When Jesus said — according to gospel writer Matthew—that “By their fruits, ye shall know them,” he made it seem so simple. The reality is that people bear multiple fruits, and it is a complicated matter trying to determine which should define them.
This foray into ontology came about after I read Vice President Yemi Osinbajo’s spirited defence of President Muhammadu Buhari on the widespread view that he is nepotistic. The view stems especially from Buhari’s near exclusive appointment of Northerners as heads of security-related ministries and agencies in the country.
Osinbajo counters this “narrative” by asserting that there are more Christians in Buhari’s cabinet than there are Muslims and that Southerners head some of the most “strategic ministries”.
“Look at the cabinet, for example, from the point of view of religion, it has an equal number — 18 Christians, 18 Muslims; but, we have the Secretary to the Government of the Federation as well as the Head of Service who are Christians…,” he was quoted as saying.“So, we have 20 Christians to 18 Muslims; that’s the structure of the cabinet.”
If one is out looking for a defender, one can’t do better than to find someone as credentialed as Osinbajo: the lawyer, professor, clergyman and politician. And so, the naturally steely Buhari must be applauding his VP’s defence.
Even then, the charge of nepotism wasn’t fully excised. Osinbajo had to acknowledge that the parity in cabinet appointments is constitutionally mandated. And then there was the elephant in the room: the unabashedly preferential pattern in choosing security heads. On that, Osinbajo the clergyman could only point to Buhari’s self-redemptive promise to review the security appointments.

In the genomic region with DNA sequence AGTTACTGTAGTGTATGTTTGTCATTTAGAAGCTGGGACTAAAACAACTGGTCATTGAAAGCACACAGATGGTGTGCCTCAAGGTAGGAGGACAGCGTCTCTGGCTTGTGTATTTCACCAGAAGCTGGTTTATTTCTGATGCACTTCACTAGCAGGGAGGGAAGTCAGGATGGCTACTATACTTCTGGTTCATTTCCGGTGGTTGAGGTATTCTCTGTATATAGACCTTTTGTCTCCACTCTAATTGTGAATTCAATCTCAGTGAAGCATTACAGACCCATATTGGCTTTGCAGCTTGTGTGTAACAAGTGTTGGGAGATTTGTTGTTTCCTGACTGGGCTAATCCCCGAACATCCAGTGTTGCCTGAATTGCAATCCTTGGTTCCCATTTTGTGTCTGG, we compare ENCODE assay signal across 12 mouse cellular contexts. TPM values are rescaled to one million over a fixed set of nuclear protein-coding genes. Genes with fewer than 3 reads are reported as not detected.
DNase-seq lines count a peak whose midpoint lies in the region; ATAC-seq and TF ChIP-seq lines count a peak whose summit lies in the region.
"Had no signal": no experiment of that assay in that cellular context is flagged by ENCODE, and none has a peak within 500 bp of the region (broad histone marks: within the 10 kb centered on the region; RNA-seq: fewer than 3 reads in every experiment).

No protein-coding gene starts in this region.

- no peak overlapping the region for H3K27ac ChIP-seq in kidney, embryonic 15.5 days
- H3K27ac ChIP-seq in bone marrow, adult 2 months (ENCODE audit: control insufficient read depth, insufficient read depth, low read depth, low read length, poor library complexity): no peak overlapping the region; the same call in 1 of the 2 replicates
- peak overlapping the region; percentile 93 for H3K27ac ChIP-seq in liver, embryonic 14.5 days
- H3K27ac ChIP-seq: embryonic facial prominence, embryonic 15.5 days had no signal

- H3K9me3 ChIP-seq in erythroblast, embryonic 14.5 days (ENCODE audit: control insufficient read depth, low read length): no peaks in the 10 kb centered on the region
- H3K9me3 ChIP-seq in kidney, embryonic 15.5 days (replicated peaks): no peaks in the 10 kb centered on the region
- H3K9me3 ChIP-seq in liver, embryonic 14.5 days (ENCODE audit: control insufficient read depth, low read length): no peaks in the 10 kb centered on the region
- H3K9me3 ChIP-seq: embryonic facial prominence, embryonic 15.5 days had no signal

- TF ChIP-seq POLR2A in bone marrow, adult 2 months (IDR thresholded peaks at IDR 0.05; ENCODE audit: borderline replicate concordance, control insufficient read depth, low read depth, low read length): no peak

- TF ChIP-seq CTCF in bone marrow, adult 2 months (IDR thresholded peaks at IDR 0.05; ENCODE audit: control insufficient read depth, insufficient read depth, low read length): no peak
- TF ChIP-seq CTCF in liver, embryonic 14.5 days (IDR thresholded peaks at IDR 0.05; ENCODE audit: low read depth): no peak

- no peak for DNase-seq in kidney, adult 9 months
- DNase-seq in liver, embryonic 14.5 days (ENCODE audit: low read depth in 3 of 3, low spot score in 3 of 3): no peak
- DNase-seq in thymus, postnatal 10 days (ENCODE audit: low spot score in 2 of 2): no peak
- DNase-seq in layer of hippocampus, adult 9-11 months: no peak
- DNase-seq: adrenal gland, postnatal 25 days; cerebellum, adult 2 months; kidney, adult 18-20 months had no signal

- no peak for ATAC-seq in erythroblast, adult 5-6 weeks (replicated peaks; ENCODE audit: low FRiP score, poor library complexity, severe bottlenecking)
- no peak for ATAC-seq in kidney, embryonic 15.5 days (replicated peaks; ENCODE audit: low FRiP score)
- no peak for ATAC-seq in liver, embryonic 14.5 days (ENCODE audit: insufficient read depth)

“I believe that is the way to go because you can run any narrative that will suit the figures you are showing,” Osinbajo said. “And that is where we have legal process.”
So, where does this leave us regarding the question of Buhari’s nepotism? Nowhere really. Osinbajo is right, of course, in noting that ministries such as education and finance are no less strategic than those of defence and customs. What then is the explanation for the security job assignments?
In due consideration of the arguments of the learned vice president, let’s set aside the case for nepotism? Might the appointments have been motivated by insecurity, the sense that the appointees are the ones Buhari could count on to secure his government. Let’s remember that he was overthrown as a military head of state after less than two years in office.
Could it be that Buhari is so non-nepotistic that he didn’t even realize that his security appointments constituted nepotism? That would be the rough equivalent of an American government having an all-white cabinet and attributing it to a colour-blind policy. Not plausible, you say.
Fair enough. But at least Osinbajo’s defence of Buhari points to an important reality of life: that it is dicey to label people one way or another on any scale of goodness. There are people who seem very snobbish and cold, but on closer acquaintance one finds them very warm, unassuming but shy.